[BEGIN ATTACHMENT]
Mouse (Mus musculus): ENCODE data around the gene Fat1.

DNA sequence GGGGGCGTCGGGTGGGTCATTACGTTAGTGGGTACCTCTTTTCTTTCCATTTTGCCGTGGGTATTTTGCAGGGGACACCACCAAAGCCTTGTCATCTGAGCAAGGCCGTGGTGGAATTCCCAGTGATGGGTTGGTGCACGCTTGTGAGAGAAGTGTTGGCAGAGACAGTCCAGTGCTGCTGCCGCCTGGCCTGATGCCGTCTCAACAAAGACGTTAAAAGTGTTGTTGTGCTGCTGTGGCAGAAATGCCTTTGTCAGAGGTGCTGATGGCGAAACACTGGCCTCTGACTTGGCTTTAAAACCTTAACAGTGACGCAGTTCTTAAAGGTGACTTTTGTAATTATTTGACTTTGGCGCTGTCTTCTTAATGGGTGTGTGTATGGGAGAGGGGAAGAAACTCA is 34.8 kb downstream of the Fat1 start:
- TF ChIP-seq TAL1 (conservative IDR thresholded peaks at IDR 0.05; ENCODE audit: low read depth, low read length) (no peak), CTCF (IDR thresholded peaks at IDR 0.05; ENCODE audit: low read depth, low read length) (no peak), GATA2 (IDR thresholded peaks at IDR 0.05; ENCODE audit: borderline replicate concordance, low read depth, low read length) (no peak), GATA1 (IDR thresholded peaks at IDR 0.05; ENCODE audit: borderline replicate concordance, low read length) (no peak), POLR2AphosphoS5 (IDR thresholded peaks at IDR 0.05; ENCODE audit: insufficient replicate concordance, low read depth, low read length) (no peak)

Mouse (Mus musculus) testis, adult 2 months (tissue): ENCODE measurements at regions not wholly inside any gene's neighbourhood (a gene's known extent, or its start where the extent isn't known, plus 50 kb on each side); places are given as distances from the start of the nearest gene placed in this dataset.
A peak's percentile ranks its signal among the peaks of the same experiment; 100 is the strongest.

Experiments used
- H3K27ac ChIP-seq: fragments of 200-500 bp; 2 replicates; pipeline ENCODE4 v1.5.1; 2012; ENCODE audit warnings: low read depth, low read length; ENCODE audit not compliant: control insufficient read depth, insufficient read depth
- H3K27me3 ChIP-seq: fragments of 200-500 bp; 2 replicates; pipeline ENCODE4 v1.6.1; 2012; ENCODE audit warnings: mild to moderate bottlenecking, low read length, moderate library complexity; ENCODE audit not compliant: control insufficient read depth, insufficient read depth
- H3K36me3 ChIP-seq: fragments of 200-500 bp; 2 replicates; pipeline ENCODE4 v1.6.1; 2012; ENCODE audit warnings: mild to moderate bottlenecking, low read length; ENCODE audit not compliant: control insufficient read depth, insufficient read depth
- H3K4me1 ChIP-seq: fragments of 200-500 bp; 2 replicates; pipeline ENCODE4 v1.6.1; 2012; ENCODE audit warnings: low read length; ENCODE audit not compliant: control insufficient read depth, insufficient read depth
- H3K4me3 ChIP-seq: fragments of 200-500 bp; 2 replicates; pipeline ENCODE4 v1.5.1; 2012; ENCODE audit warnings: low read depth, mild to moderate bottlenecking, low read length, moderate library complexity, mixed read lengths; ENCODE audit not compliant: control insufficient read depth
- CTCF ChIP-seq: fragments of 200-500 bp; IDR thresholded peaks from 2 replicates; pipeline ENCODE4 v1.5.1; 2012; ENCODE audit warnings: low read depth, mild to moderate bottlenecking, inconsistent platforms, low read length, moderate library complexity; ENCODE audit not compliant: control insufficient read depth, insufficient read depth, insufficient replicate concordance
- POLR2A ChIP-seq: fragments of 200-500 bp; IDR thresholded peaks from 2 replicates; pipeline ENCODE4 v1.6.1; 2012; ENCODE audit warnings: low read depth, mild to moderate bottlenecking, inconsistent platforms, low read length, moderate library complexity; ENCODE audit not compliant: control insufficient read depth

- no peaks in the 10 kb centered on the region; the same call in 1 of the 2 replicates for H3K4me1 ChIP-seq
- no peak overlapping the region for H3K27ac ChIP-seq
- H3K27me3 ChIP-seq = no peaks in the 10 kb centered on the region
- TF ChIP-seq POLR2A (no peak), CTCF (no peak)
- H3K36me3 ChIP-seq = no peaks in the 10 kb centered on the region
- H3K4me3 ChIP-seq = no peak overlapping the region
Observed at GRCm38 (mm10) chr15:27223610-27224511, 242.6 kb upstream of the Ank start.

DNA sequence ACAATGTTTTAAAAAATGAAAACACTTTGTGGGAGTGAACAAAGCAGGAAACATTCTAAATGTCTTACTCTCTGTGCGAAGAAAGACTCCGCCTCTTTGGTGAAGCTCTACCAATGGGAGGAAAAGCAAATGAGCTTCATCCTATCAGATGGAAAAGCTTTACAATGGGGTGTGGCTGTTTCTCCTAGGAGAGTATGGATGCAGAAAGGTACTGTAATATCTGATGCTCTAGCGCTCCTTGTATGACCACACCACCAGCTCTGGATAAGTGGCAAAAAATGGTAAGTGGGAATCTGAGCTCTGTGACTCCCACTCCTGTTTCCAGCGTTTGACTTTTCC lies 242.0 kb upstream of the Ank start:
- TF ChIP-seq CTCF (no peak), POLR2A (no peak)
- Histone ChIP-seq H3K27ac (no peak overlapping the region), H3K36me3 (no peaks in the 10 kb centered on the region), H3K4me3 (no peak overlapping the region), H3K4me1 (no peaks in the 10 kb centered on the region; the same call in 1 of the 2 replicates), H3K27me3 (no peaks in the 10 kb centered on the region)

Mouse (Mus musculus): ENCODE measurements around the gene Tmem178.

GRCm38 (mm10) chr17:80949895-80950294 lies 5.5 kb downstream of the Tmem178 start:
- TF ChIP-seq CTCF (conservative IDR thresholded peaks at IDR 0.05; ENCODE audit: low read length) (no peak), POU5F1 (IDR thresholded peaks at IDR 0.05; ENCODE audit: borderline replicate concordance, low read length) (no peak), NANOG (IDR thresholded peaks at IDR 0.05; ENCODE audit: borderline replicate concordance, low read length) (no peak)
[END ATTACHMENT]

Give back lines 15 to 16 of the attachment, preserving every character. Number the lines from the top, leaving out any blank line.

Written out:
- no peak overlapping the region for H3K27ac ChIP-seq
- H3K27me3 ChIP-seq = no peaks in the 10 kb centered on the region